Chagas disease is a tropical parasitic disease caused by the flagellate protozoan Trypanosoma cruzi. T. cruzi is commonly transmitted to humans and other mammals by an insect vector, the blood-sucking assassin bugs of the subfamily Triatominae. The disease may also be spread through blood transfusion and organ transplantation, ingestion of food contaminated with parasites, and from a mother to her fetus.
The symptoms vary over the course of the infection. In the early, acute stage, symptoms are mild and usually produce no more than local swelling at the site of infection. As the disease progresses, over the course of many years, serious chronic symptoms can appear, such as heart disease and malformation of the intestines. If untreated, the chronic disease is often fatal. Current drug treatments are generally unsatisfactory; available medications are highly toxic and often ineffective, particularly those used to treat the chronic stage of the disease.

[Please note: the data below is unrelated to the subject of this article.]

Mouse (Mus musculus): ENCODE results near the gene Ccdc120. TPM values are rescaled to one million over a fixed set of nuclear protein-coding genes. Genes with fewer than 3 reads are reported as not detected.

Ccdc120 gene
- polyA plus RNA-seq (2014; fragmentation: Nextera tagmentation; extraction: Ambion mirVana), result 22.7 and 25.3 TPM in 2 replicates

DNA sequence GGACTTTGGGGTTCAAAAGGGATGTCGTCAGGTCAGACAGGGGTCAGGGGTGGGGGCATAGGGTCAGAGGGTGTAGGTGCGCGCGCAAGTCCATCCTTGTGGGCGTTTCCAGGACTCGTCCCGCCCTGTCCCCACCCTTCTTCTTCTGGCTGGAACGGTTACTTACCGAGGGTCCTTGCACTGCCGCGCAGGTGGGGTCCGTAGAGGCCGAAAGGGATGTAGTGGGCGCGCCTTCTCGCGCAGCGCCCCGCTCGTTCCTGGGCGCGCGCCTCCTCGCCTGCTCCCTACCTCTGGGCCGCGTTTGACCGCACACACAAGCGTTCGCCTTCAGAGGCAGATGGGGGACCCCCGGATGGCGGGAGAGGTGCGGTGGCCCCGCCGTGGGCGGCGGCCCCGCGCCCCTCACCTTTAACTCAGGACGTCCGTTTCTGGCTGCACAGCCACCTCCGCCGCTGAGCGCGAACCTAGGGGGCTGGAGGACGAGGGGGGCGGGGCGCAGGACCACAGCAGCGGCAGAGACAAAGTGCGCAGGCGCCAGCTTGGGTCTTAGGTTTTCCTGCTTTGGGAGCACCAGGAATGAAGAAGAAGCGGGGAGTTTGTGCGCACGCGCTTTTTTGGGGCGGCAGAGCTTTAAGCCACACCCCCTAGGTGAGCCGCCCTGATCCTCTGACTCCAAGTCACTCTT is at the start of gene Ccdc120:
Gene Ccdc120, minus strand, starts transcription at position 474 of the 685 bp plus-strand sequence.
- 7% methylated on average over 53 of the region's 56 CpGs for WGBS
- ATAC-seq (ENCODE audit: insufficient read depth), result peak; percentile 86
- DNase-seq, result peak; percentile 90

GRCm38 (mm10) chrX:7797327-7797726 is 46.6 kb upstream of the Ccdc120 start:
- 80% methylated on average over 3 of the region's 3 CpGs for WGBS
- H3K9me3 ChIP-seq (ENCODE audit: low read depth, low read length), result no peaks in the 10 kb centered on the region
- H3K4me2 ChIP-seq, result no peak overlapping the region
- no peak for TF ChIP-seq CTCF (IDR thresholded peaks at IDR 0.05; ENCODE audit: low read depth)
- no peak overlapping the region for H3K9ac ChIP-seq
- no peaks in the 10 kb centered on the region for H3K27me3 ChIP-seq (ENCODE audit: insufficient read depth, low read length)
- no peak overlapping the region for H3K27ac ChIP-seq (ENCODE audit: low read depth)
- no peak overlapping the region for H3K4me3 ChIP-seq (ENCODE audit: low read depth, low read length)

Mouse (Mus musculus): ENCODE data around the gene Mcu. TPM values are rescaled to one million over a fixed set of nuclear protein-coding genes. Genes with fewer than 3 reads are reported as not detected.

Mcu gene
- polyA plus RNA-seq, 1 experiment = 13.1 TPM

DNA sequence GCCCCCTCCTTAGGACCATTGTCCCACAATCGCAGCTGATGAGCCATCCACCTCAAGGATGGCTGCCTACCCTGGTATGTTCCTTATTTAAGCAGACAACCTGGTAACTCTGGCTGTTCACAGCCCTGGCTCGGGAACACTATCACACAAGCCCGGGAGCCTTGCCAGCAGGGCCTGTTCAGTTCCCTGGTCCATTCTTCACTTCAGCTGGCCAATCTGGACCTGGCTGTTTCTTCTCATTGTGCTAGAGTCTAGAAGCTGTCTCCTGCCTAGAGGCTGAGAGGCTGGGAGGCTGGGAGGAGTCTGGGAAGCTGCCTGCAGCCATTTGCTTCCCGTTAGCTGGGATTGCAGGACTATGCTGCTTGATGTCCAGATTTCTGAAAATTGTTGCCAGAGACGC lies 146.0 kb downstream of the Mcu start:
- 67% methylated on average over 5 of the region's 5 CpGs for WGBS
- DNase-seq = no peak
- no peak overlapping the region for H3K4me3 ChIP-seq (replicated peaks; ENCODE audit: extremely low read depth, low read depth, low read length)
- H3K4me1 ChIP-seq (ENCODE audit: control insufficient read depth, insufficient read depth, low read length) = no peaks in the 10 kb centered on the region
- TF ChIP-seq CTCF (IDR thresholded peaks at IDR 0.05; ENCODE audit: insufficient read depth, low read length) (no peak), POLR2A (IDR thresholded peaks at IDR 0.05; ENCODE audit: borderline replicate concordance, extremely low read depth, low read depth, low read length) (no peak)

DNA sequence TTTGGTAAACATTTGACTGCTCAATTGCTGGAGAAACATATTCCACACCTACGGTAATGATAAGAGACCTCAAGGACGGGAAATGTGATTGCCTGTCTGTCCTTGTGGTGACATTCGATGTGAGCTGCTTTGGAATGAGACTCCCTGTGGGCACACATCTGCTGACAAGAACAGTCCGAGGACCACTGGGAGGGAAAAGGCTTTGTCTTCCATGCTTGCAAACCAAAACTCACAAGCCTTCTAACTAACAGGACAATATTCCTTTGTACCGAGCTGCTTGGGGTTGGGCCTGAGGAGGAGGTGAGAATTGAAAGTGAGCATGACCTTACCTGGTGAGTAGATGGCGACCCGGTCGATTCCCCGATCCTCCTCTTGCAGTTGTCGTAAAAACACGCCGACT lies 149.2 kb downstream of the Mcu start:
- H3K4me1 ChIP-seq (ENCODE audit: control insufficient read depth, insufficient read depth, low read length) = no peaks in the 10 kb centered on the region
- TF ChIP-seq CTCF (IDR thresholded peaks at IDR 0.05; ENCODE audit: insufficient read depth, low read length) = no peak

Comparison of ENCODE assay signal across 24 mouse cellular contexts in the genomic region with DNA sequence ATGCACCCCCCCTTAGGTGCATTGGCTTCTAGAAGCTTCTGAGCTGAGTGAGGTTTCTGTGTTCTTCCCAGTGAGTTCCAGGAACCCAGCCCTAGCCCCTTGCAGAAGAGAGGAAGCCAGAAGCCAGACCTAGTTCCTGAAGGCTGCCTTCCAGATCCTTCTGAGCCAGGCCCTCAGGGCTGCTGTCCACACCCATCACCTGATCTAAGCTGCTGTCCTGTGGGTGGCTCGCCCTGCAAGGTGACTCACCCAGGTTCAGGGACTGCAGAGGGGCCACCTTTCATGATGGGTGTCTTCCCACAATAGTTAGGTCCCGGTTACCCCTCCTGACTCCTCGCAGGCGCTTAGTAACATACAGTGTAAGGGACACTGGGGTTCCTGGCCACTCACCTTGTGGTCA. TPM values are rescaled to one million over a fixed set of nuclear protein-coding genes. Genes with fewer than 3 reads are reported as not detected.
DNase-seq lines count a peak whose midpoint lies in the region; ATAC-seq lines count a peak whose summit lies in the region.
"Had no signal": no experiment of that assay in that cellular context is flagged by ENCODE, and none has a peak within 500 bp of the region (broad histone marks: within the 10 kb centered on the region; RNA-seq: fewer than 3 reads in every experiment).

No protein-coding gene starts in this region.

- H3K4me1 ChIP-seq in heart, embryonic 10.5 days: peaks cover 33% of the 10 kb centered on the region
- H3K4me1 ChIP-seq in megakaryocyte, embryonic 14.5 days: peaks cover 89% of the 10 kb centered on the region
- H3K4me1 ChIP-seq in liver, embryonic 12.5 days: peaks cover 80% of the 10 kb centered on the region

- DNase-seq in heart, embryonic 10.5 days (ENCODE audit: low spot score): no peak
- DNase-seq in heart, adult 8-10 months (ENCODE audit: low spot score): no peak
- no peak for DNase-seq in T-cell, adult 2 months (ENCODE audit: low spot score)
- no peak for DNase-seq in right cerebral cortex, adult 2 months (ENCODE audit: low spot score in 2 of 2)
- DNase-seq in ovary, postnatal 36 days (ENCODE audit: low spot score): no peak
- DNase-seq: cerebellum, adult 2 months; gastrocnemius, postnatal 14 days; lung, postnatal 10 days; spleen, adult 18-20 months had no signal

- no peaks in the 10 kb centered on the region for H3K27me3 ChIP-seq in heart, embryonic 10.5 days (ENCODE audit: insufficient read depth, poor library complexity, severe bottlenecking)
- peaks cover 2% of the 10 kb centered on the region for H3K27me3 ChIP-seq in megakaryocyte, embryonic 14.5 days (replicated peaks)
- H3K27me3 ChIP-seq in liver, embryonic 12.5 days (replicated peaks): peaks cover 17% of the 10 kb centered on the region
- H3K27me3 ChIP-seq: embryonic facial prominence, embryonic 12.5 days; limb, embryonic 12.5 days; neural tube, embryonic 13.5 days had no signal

Chagas disease occurs exclusively in the Americas. It is estimated that as many as 8 to 11 million people in Mexico, Central America, and South America have Chagas disease, most of whom do not know they are infected. Large-scale population movements from rural to urban areas of Latin America and to other regions of the world have increased the geographic distribution of Chagas disease.
For product information, please refer to Trypanosoma cruzi.